US tax returns to India causing stir

R. A. Hettinga rah at
Wed Apr 16 23:38:01 PDT 2003


The Times of India Online 

US tax returns to India causing stir 

TIMES NEWS NETWORK [ WEDNESDAY, APRIL 16, 2003  08:28:39 PM          ] 

WASHINGTON: Millions of Americans sweated it out on Tuesday, struggling to meet the deadline - April 15 - for filing their annual tax returns as accountants and post offices stayed open late to accommodate the laggards. Many will be hoping the Indians have lived up to their reputation for sound number-crunching. 


In keeping with the great outsourcing trend that has swept across American businesses, thousands of US tax returns are now being processed in India , a development that has led to quite a stir in the accounting community. Numbers are hard to pin down, but according to Kishore Mirchandani, president of Outsource Partners International, the firm that claims to have triggered the development, more than 10,000 returns went to India for scrutiny this year. 


The accounting firm Ernst and Young alone is believed to have forwarded 7500 American tax returns to its subsidiary in India after transferring a tax partner familiar with US tax laws there. Scores of other smaller accounting firms have also sent returns numbering hundreds to India after a pilot study last year showed encouraging results. 


"The business is still in its infancy, but we are looking at over 100,000 returns going to India this coming year," says Mirchandani, whose firm has a 300-person operation in Bangalore and is looking to expand because of the growing demand. Several traditional American firms are also lining up to send returns to India , after pilot projects showed significant reductions in costs and turn-around times.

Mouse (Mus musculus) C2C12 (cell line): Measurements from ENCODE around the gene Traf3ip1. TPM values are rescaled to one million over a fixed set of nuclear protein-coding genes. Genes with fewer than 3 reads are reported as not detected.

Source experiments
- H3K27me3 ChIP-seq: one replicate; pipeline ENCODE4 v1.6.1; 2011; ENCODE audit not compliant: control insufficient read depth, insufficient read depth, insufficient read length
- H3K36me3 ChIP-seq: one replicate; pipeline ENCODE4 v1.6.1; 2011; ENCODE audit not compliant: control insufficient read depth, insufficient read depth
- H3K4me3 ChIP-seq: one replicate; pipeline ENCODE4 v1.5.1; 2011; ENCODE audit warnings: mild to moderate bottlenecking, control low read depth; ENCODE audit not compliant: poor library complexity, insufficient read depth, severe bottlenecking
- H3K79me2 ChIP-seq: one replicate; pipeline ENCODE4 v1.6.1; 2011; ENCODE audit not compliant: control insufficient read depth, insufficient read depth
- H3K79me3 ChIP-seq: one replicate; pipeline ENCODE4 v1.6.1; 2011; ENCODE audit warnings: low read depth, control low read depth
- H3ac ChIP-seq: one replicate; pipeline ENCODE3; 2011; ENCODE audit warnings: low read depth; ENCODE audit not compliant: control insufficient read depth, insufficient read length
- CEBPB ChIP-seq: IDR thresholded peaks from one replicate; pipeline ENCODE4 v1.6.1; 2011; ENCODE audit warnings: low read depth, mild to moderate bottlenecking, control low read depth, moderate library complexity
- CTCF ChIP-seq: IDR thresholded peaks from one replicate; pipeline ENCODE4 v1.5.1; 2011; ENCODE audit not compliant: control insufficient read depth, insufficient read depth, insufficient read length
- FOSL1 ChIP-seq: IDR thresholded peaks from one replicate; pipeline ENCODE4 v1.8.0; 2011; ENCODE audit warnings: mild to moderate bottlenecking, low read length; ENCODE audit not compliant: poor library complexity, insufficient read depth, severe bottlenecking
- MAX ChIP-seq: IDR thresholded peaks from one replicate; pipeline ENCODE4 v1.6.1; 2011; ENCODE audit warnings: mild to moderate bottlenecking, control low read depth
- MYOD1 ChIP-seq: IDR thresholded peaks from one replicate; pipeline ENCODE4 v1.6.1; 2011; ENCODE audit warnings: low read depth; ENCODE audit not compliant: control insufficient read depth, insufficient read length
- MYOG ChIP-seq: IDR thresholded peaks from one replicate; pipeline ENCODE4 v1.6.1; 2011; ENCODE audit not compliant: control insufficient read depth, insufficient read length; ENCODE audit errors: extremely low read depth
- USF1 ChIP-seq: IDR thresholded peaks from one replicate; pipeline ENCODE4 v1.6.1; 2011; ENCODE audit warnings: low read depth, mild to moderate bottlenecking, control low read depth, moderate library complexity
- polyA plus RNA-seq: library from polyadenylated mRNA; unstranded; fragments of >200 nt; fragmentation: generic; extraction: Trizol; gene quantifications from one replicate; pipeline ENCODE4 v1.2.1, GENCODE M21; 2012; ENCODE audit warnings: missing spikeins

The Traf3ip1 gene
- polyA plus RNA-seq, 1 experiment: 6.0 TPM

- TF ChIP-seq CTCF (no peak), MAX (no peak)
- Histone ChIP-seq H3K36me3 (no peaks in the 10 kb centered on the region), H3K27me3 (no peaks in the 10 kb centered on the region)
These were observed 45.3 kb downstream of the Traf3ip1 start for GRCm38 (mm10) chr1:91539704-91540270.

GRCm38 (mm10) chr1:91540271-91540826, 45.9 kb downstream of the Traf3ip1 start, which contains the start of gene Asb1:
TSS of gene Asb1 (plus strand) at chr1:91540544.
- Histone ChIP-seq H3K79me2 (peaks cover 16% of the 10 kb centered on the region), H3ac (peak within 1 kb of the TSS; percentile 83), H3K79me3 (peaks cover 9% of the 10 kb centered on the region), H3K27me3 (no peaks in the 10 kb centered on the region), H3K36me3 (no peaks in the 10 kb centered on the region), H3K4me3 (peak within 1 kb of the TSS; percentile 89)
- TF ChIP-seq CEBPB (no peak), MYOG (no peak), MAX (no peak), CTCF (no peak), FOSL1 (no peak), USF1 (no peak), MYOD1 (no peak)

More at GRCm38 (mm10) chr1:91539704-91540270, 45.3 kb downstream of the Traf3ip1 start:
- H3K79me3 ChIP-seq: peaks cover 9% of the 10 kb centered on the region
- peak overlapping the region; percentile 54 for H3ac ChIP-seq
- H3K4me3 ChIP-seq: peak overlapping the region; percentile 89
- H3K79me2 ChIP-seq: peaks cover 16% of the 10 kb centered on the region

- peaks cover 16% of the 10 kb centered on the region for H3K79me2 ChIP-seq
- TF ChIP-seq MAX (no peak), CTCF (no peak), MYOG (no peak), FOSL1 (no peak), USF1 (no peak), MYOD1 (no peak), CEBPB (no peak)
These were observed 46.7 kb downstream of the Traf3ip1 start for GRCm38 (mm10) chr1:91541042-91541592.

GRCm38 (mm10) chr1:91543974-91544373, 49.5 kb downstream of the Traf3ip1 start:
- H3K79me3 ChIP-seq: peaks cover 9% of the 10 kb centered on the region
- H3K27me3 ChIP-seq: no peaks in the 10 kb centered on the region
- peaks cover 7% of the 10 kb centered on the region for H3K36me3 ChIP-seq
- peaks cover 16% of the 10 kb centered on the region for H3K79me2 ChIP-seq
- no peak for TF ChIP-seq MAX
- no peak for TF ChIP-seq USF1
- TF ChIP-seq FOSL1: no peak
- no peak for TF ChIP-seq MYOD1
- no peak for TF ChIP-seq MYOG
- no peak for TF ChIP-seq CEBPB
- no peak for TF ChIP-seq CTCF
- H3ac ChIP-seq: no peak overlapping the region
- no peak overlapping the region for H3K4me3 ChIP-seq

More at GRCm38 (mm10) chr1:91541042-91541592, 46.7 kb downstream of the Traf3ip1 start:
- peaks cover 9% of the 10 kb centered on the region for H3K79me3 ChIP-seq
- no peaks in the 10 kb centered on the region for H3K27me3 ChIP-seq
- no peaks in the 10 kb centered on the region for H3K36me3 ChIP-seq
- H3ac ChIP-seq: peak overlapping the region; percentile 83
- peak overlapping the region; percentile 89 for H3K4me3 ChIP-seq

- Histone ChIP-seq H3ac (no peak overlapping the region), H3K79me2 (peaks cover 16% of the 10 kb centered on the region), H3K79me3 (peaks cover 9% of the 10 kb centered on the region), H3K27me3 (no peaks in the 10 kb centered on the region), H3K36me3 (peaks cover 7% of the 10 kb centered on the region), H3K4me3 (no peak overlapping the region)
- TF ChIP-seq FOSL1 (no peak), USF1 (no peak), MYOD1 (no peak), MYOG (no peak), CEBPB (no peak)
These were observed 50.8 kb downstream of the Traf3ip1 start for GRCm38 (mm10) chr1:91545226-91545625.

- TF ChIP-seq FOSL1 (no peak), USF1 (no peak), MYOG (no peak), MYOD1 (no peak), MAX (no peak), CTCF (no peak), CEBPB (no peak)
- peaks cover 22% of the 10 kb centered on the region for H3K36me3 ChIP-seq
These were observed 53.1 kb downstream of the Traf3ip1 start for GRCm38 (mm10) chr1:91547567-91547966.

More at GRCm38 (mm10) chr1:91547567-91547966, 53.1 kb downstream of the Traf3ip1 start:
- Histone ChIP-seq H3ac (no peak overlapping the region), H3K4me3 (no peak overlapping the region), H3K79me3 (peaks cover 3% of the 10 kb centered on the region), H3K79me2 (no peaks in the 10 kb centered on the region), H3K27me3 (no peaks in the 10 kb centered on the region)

"More and more firms are jumping on the bandwagon after seeing the results. They seem very satisfied with the quality, not to speak of the speed and cost factors," says Bill Carlino, Editor-in-Chief of the journal Accounting Today , which has tracked the trend over the past year. 


Expectedly, not everyone is thrilled with the outsourcing of what some regard as sensitive financial information. In the latest issue, the magazine Practical Accountant ran a column by a New York accounting professor questioning the trend on grounds of security and job loss to Americans. 


"If you were to stop by any downtown skyscraper where Ernst & Young has an office, I guarantee that you could not just walk to the elevators and go up to the company's offices. You would be stopped by at least one security officer before you got anywhere near the elevator bank," wrote Prof Lloyd Caroll, head of the accounting department at Manhattan Borough Community College . "Yet the company does not appear to be troubled by the notion of putting taxpayer security in peril by sending returns out of the United States ." 


"The very notion of transmitting confidential tax data - from Social Security and employer identification numbers to financial information - to any foreign country, even Canada, borders on the reprehensible at best, and is treasonous at worst," Caroll fumed. 


But accounting firms say security is a non-issue. What they are moving to India are only images and the original data remains with the US firm. The software used by the firms is also web-enabled and is accessed by the Indian subsidiary through a server in US. 


Firms also reported a 50 to 60 per cent cost reduction, besides improved scrutiny because they are able to hire better qualified people. In the US , simple returns are often viewed by junior staff who are not CPAs. 


Although the pilot studies of last year involved sending simple low end returns, some firms such as Toronto 's Horwath Ornstein are now said to be sending high-end returns. In turn, firms are also posting Indian-American CPAs qualified in US tax laws to India to oversee the work. 


"The accounting profession in India itself has improved a great deal and quality should not be a problem," says Ram Ganesan, a Maryland-based CPA, who practices in the United States but sees outsourcing as an encouraging trend. 

R. A. Hettinga <mailto: rah at>
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